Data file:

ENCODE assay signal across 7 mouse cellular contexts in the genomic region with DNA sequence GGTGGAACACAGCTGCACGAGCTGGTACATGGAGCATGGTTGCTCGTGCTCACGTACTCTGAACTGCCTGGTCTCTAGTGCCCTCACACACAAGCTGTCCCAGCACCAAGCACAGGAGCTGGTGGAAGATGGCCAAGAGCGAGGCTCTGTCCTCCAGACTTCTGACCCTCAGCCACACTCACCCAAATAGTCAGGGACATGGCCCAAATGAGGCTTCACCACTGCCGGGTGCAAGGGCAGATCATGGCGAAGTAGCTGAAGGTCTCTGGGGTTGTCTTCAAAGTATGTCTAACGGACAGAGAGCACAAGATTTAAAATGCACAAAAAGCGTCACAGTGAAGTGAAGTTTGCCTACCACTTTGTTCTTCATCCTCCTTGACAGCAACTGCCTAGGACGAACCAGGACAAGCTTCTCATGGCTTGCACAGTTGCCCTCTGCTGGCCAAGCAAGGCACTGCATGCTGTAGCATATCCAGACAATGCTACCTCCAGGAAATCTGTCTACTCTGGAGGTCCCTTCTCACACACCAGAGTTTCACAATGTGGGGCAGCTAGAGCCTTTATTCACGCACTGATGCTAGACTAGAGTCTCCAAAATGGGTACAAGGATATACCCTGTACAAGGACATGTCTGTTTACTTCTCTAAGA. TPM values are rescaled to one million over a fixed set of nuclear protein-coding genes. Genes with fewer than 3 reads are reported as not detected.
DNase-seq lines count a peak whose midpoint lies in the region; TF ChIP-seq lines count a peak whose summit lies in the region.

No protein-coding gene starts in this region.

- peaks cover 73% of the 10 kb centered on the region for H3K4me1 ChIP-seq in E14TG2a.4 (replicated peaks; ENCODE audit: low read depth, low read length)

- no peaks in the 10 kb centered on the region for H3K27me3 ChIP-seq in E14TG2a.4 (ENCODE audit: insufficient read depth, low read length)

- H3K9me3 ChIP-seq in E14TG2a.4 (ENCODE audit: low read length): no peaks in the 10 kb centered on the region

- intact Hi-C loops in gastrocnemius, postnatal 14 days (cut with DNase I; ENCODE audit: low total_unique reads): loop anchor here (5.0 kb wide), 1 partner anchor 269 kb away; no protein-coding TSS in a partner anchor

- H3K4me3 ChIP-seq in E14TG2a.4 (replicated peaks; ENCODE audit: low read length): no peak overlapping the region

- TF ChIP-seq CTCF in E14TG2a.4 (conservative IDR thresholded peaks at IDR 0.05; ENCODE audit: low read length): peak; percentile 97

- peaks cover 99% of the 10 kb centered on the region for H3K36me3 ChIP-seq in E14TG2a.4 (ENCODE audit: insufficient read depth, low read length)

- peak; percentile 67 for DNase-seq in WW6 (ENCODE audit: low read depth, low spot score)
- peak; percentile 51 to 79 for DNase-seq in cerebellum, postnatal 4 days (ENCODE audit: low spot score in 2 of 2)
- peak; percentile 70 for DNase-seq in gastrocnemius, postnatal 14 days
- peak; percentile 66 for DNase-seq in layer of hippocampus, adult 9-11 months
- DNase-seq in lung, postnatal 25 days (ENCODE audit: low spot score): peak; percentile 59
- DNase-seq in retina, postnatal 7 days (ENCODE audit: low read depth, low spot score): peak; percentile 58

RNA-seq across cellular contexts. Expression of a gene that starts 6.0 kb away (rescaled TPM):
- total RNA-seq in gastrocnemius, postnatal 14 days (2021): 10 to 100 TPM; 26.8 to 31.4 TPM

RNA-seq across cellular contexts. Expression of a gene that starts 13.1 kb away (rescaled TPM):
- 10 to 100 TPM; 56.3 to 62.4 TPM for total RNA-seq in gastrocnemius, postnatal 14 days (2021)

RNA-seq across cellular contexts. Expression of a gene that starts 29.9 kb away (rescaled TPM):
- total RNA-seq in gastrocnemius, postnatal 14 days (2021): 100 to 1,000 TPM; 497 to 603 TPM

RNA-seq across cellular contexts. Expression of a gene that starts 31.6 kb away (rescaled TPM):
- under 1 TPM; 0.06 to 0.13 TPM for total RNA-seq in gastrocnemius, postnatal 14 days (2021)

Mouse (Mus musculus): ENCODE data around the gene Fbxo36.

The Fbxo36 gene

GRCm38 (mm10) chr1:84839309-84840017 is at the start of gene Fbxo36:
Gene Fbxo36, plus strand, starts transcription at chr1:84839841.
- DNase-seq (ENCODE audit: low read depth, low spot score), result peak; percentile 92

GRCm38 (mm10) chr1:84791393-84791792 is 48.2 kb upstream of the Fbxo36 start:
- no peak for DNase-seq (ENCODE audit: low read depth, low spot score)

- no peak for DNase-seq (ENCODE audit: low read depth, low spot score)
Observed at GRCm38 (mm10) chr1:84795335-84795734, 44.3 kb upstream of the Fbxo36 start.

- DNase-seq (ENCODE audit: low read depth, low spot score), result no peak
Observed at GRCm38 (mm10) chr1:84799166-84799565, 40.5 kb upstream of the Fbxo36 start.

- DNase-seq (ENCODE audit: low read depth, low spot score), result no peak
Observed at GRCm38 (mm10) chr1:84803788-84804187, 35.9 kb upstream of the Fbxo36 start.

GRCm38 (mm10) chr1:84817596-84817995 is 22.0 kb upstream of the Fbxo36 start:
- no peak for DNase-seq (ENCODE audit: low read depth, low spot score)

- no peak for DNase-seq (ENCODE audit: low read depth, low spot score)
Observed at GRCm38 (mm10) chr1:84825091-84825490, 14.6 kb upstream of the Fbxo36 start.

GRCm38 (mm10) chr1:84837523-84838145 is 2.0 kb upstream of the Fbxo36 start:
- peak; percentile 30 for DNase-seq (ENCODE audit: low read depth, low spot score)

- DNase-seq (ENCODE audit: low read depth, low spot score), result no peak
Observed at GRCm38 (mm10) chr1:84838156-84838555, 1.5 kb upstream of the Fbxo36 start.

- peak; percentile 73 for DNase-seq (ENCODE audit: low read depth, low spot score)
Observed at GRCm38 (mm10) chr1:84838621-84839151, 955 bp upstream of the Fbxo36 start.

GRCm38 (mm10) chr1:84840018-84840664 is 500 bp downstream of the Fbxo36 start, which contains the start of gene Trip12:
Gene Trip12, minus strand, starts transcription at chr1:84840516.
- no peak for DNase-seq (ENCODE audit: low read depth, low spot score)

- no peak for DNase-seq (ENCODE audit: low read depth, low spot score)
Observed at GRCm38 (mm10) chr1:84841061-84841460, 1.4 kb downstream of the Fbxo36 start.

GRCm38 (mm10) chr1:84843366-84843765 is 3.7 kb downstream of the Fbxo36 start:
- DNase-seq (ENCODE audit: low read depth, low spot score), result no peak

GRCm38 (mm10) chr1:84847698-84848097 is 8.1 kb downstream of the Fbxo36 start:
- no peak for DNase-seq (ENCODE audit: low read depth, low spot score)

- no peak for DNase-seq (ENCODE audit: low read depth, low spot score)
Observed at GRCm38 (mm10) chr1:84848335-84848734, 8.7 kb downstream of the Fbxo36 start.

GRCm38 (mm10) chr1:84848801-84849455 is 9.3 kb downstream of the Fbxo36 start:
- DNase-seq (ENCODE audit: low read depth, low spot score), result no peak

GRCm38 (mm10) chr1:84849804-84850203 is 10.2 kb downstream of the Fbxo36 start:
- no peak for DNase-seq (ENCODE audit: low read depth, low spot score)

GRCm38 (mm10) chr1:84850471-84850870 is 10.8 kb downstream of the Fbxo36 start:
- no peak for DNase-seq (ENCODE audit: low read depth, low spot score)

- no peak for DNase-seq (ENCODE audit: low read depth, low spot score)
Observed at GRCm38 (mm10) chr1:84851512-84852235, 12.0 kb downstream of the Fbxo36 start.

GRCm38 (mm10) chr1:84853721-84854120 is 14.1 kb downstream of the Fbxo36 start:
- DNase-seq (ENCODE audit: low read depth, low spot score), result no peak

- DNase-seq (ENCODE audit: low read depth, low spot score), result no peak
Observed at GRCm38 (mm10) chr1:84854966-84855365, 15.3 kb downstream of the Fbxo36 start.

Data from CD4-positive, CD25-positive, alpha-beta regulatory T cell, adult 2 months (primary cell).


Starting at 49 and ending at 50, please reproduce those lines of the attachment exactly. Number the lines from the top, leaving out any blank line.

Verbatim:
Gene Trip12, minus strand, starts transcription at chr1:84840516.
- no peak for DNase-seq (ENCODE audit: low read depth, low spot score)